So periodically I drive some where just floating along to go make a call or to another town in the car. I use that time to check on what's in the intellect--how I see various and sundry things, people and events and so forth. Now I cannot have this and this in here at the same time. I can put both views in there, but then I've got nothing but chaos coming out--conflict. So, I say well, this one doesn't fit my purpose at all, I'm taking it out and leave the one I want. Now I can function fine, ok?
If you have two mutually exclusive ways of seeing the same person, situation or event, it won't work--you'll have conflict.
(She is someone who has a fairly confused state of mind.)
That's very possible [and is] a way of looking at it. Now we could say that's one way of seeing it. I could see some other.
(She's also very energetic.)
[You could also see her as having] a very quick mind. She can have many subjects in the same minute. She's quick on the uptake.
(So would you say seeing it as confused would be inaccurate--it wouldn't be factual.)
It would be whatever you want to see it. I choose to see her as having a very rapid mind; but I could also see her as confused--whichever I choose is the way I'm going to experience it.
If you look at it as [though] she's very quick--she can handle many subjects in a minute.
(Is that factual?)
I don't know that ANY of them are factual, it's the way I choose to see her for my association with her.
(Is there a certain ability to see things as they are?)
In people--no, they're all changeable. People are like we choose to see them.
(I don't think there is a thing that is a fact.)
Hardly, there really isn't, it's the way I choose to see them, do you see. You chose to see someone near you in a slightly different way one day when we were talking. Would you mind sharing with how you had been seeing her before you and I talked--smart-ass of the first water. And then we decided to see her as different--as a person who was attempting to express their freedom, is that right? Now which one would you rather live with.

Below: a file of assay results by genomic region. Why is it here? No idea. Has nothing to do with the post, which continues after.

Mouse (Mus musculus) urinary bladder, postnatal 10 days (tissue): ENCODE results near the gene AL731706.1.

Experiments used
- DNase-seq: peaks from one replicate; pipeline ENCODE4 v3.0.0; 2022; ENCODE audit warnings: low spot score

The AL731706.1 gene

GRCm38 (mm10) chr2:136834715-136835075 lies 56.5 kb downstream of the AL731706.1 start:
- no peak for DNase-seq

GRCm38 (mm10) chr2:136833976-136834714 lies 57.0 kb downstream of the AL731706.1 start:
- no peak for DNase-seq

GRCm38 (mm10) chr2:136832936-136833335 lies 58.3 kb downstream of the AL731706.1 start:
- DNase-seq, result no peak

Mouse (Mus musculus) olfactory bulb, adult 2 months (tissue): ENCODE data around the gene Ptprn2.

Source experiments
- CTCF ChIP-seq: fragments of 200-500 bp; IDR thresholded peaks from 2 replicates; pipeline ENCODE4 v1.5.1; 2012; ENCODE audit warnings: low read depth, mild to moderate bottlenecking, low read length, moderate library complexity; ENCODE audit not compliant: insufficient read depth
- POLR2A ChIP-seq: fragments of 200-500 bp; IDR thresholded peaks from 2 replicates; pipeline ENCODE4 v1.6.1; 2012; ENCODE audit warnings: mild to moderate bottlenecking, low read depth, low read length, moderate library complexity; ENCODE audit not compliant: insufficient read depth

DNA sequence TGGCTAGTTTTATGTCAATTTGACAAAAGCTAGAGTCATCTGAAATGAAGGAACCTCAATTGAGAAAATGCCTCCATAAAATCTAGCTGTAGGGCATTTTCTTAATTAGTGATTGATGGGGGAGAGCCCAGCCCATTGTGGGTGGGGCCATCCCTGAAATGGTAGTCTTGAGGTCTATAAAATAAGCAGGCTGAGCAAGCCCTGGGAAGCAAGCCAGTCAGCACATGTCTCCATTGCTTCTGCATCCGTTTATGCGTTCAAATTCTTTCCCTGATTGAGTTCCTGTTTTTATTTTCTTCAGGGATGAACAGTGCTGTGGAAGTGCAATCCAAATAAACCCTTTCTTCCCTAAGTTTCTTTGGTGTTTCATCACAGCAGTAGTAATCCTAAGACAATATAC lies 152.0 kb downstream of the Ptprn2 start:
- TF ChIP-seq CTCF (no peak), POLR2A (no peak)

(The latter, naturally.)
Did she have to change--or was the only change the way you chose to see her? That's all. You started seeing her as a different person and now you're good buddies. Before they were at each other's throats. It was "how you see her" was the only thing that changed, is that right Miss Margaret? So I choose to see everyone as at least a very lovely person--at least interesting.
(I can see somebody as being lovely and confused at the same time.)
Quit true, but I don't bother with the confusion 'cause then I usually have to have something to do with them sooner or later; and if I'm trying to deal with a confused person, I'm all torn up. If they are a very lovely person we get along fine. They always treat me as I see them; so I choose to see everybody as in pretty good shape. I like' all.
(I'm trying it out.)
How does it feel? Now [remember you] knock out the old one
(First I've got to knock out the old.)
You can't have two viewpoints. I can't see you as a wonderful person and as a ____________ also--now that we can't do. So there's no certain way that people are; because they will respond to you about how you see them. Right on. Now then, that is the major misconception of the world that I am a GREAT judge of people.
(I think you said that people will respond to you as)
the way you see them.
(Would it be appropriate to say they tend to respond to you from how you see them?)
That would be accurate. They would have a great tendency to respond to you as you see them. They may respond to her as she sees them, to Margaret as she sees them, to me as I see them--which might be altogether different.
(And if they see themselves very strongly--differently than I see them, that's going to be a factor?)
Well, it would probably be a factor; but most people haven't decided how they're going to see themselves, thank goodness.
(I have contact with someone who kind of wears me out; and she thinks I'm a total non-achiever; and so when she's around me, she tends to tell me how much I should be doing. She sees me as just a "do nothing" That really is very wearing and I don't quite know how to handle the situation.)
Well, I'd agree with her and not bother with it. I would agree "I'm the greatest non-achiever in the world." I have been considered for some top awards as the greatest non-achiever in the world and go on about your business. You think "I should please her and be an achiever." That is a
not "i" talking out of her mouth. So you just ignore it, or always agree with it and exaggerate it.
So you've are being considered for the prize for the greatest non-achiever of the year. They have Emmy Awards for the best actress of the year. So you're getting the Emmy for being the best non-achiever in the world.
(She'd buy that.)
Good. I'd let her have it.
(That'll shut her up.)
You'd better believe it will shut her up. So I would see her as a person "who is a great believer in any kind of achievement"; and you are practically assured of achieving the award as the greatest non-achiever of the year. That will take care of that.